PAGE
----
A 10-year-old boy has died in the Philippines after he was snatched from a boat by a saltwater crocodile.
The young boy was reportedly on a small wooden boat with his two older siblings near the town of Balabac when the tragic incident occurred.
According to authorities, attacks such as this are becoming more common in the area due to the expansion of the town shrinking the reptiles’ habitats.
The siblings rushed home to tell their father what happened. A search party of police, coast guard, neighbours and volunteers failed to find the body overnight.
A fisherman later discovered the remains of the child’s body around 90km away from where the attack took place, according to Palawan Daily News.
Saltwater crocodiles, also called the estuarine crocodile, are one of the world’s largest reptiles. They can grow up to six metres (20ft) long and can weigh up to a tonne.
Due to the Philippines’ growing population and economy, and the development of towns and cities, the habitats of reptiles, such as swamps and mangroves, are steadily becoming smaller. This means more animals are sharing smaller areas of land and water, limiting their food resources and forcing them into closer, and more aggressive, contact with humans.
Jovic Pabello, spokesman for a government council that works to conserve the environment of the Palawan island group that includes Balabac, told France24:
Since 2015, we’ve never had a year with zero [crocodile] attacks. It’s a conflict on water use.
In February this year, for example, a crocodile grabbed a 12-year-old boy while he was swimming in the Balabac river. Fortunately, he managed to escape after his siblings hit the croc on the head with oars until it let go.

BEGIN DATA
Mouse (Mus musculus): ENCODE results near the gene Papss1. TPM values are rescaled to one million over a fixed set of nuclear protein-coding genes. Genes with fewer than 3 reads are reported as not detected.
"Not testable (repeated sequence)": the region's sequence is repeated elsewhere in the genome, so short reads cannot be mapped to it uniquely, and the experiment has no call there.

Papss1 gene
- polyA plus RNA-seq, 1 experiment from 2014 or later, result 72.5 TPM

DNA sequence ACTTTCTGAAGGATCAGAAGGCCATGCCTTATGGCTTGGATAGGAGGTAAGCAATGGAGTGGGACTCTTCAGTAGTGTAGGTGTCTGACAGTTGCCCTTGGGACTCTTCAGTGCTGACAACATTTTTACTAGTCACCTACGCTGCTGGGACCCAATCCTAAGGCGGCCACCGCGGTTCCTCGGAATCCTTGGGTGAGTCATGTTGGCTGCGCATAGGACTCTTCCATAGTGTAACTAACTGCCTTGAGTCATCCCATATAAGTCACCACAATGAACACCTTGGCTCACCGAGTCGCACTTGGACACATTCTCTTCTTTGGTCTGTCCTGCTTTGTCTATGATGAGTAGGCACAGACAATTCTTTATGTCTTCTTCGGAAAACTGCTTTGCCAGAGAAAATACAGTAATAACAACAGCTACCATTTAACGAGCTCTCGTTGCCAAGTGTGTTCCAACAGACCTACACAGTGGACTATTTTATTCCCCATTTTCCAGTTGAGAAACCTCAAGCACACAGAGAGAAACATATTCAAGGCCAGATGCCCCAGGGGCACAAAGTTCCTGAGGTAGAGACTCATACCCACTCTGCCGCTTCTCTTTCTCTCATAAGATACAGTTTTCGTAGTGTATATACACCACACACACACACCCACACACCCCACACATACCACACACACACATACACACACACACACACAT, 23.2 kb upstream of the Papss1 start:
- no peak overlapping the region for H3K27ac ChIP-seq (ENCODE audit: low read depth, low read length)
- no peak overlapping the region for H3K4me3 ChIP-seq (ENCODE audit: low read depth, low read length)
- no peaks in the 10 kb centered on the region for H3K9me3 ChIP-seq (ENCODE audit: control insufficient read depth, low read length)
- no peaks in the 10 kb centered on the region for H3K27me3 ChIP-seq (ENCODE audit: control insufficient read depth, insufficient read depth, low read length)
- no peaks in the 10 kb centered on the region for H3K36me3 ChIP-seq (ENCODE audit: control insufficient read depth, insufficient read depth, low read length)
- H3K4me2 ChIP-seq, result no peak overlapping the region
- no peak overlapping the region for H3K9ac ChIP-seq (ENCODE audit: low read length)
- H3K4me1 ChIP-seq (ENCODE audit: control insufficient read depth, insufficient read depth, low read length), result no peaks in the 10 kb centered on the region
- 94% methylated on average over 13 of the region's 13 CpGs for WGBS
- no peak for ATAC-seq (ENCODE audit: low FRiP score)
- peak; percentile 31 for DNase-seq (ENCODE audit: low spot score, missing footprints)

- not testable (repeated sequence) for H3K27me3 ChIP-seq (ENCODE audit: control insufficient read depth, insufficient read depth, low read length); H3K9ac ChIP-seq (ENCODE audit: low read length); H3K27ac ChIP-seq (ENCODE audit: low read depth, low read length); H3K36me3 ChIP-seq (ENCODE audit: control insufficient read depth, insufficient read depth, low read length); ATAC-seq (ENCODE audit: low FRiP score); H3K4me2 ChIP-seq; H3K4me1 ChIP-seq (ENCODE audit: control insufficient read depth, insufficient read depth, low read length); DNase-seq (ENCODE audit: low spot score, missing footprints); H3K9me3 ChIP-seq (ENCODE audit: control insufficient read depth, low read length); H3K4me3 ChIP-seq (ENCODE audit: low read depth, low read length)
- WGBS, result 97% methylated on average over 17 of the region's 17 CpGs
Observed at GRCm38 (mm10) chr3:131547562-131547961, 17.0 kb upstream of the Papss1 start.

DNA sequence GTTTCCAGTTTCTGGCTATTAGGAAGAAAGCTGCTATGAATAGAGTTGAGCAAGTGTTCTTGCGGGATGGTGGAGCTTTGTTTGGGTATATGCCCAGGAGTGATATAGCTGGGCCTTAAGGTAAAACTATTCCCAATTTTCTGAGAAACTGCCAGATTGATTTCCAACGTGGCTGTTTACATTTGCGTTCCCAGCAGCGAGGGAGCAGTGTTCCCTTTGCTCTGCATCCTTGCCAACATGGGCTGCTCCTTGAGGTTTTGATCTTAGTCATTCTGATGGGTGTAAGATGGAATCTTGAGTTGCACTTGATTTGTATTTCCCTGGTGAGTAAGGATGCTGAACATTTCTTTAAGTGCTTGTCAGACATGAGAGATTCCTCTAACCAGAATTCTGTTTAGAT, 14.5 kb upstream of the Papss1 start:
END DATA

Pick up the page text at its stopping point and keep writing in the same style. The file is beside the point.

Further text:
The recent incident is the fifth recorded crocodile attack in the island town since last year.
In February last year, a fisherman was killed and eaten by a saltwater crocodile, just a few months after his own niece was dragged away by a crocodile in 2017. The girl, sadly, was never seen again.
The archipelago of Palawan is often referred to as the ‘last frontier’ of the Philippines. Home to a vast array of wildlife, it is currently experiencing a boom in tourism and unregulated development, encroaching on its natural environment.
The population of Puerto Princesa on the island, for example, has tripled in the past 25 years.
Solutions to the ever-growing problem are not forthcoming currently.
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Charlie Cocksedge is a journalist at UNILAD. He graduated from the University of Manchester with an MA in Creative Writing, where he learnt how to write in the third person, before getting his NCTJ. His work has also appeared in such places as The Guardian, PN Review and the bin.